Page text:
When the thought of yourself nags you: How failure to attain cultural standards brings suicide on the fringe of consciousness

Cultural standards and suicide-related thought accessibility

Everyone fails once in a while in comparison to some standard, and failure fortunately does not immediately prompt suicidal ideation and planning of suicide attempts. Recall that Dr. Sahni’s failure to get pregnant was the fourth in a row. Suicidal thinking is the result of an elaborate process, and occurs near the end of the suicidal spiral (Baumeister, 1990). However, without leading to suicidal ideation, failure to attain standards has been shown to increase the  cognitive accessibility of concepts related to suicide (Chatard & Selimbegović, 2011). The notion of “accessibility” was proposed by Bruner (1957), and refers to the ease with which an idea comes to mind. According to Bruner, motivational states can increase the accessibility of relevant concepts. Recent social-psychological theorizing closely echoes these decade-old ideas. For example, in Kruglanski et al.’s (2002) goals systems theory, when a goal is activated, it automatically makes accessible means to that goal. In a similar vein, in the Relevance of Activated Representations (ROAR) model (Eitam & Higgins, 2010), the activation level of a given concept is determined by its motivational relevance.

To sum up the theoretical bases, if failure increases motivation to escape self-awareness (Duval & Wicklund, 1972), if suicide is a means to achieve that goal (Baumeister, 1990), and if motivation impacts construct accessibility (Eitam & Higgins, 2010; Kruglanski et al., 2002), then it follows that failure to attain a standard should increase suicide-related though accessibility. This does not mean that individuals consciously contemplate suicide and plan a suicide attempt after failure. However, it entails that concepts related to suicide should come to the fringe of consciousness immediately after a failure.

Our culture is packed with diverse standards of values that we try to achieve in order to feel good about ourselves. Advertisements on television, in magazines, or on billboards most often feature young, beautiful, slim, smiling (happy), rich, successful individuals. They convey the message that to be a valuable member of the society, this is how you have to be. Unfortunately, due to specific characteristics of some standards, societies, or individuals, these standards are often hardly attainable, and sometimes not at all.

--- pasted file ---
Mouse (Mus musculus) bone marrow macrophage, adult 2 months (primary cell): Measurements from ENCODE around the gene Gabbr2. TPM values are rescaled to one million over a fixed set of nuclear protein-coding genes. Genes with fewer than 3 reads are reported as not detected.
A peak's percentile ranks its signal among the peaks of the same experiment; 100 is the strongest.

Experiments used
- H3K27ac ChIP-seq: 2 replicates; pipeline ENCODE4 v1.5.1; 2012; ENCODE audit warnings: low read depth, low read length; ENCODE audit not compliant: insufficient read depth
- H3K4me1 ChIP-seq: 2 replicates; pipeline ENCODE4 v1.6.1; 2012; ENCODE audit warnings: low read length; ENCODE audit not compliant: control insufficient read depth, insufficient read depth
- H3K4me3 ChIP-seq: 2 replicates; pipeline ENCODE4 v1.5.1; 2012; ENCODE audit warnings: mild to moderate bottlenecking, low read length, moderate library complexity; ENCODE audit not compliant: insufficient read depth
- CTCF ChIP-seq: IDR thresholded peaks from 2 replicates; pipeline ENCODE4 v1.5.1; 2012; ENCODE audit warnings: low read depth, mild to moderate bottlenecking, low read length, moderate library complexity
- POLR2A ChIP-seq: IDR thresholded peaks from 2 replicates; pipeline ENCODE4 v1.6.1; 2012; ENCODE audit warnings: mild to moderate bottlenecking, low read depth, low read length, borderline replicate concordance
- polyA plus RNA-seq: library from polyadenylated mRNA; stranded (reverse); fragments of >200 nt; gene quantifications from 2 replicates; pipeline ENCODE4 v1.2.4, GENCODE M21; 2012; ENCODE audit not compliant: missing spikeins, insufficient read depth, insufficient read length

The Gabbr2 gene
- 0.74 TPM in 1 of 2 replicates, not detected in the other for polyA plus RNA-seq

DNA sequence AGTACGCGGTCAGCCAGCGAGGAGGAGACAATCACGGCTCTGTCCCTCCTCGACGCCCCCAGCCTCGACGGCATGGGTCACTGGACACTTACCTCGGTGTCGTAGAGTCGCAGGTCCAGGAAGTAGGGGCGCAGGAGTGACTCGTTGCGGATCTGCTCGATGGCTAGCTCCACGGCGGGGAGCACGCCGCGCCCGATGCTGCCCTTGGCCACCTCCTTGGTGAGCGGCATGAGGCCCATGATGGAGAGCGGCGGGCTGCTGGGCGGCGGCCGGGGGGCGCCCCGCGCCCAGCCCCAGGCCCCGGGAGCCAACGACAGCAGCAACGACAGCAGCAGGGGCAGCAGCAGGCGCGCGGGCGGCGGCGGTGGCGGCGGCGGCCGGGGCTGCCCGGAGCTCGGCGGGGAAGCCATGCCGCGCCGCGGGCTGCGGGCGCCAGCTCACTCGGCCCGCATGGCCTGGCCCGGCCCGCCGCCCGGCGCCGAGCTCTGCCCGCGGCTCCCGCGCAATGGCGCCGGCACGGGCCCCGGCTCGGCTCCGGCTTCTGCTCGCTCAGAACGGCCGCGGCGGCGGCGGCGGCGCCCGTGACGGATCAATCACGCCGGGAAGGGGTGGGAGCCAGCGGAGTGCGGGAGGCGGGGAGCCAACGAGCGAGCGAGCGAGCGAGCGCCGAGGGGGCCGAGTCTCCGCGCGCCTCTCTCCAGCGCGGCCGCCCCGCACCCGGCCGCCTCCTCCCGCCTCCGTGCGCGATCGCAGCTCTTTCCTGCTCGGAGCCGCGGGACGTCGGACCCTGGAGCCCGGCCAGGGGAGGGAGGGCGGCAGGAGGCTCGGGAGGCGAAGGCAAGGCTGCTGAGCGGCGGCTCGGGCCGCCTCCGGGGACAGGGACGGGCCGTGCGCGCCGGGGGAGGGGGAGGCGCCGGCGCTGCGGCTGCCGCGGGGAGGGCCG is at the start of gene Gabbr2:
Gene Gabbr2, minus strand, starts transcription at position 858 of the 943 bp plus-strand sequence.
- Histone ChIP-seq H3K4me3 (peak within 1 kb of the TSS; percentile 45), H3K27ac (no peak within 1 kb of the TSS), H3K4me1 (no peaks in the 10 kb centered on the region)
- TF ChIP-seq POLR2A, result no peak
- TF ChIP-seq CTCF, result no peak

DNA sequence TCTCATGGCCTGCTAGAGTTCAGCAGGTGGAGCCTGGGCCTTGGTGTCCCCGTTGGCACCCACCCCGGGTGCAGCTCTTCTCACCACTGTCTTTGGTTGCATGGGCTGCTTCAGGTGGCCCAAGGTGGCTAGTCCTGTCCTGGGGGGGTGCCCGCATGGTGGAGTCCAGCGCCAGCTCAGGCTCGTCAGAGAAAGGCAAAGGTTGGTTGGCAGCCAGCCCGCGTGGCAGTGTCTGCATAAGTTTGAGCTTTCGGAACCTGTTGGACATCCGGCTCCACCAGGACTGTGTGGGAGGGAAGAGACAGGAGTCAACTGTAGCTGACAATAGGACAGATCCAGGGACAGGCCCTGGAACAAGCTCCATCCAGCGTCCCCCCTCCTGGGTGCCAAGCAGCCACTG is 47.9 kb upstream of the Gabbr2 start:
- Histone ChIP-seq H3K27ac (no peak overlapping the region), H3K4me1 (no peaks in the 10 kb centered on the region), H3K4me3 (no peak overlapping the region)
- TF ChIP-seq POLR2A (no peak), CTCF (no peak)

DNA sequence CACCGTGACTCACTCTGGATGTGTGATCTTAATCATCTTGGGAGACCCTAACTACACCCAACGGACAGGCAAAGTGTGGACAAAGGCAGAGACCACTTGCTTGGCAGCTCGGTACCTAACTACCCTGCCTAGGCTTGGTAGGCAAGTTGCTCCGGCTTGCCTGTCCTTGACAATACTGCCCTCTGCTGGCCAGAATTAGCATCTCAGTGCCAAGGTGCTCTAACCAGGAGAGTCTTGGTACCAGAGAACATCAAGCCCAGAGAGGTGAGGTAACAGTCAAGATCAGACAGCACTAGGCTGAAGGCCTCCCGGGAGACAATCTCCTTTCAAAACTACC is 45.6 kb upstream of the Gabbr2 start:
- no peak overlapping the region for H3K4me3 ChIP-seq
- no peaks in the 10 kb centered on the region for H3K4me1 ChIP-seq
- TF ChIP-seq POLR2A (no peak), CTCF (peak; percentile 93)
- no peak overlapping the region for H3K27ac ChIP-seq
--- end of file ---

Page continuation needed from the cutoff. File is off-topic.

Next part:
Research on terror management theory (Greenberg, Pyszczynski, & Solomon, 1986) has documented, that failures to match cultural standards can make death-related thought particularly accessible. In this theoretical perspective, self-esteem allows individuals to attenuate death-related anxiety. When this mechanism is weakened by failure to live up to cultural standards, death anxiety increases death-thought accessibility (Hayes, Schimel, Faucher, & Williams, 2008 ; Ogilvie, Cohen, & Solomon, 2008). In this view, however, increases in death-thought accessibility are motivated by the fear of death, not the desire to escape the self. Thus, TMT does not speak to the relation between failure and suicide-thought accessibility. Recent research complements current understandings of the effects of failure on cognitive functioning by disentangling the impact of failure on death- and suicide-related thoughts.

In Chatard and Selimbegović’s (2011) first experiment, participants completed measures of self-consciousness (chronic level of self-awareness, Scheier & Carver, 1985) and escapist motivations (tendency to cope with adversity by mental or behavioral avoidance, Carver, Scheier, & Weintraub, 1989). If the reasoning based on escape theory presented above stands, failure should make suicide particularly accessible for those high in self-consciousness and escapist motivations. Participants were then randomly assigned to three experimental conditions. They had to describe either how they would feel and what they would do if they were unemployed and poor (the failure condition), or if they lived in times of war (this condition was negative and related to death, but not to personal failure). Finally, in a control condition, this task was omitted.

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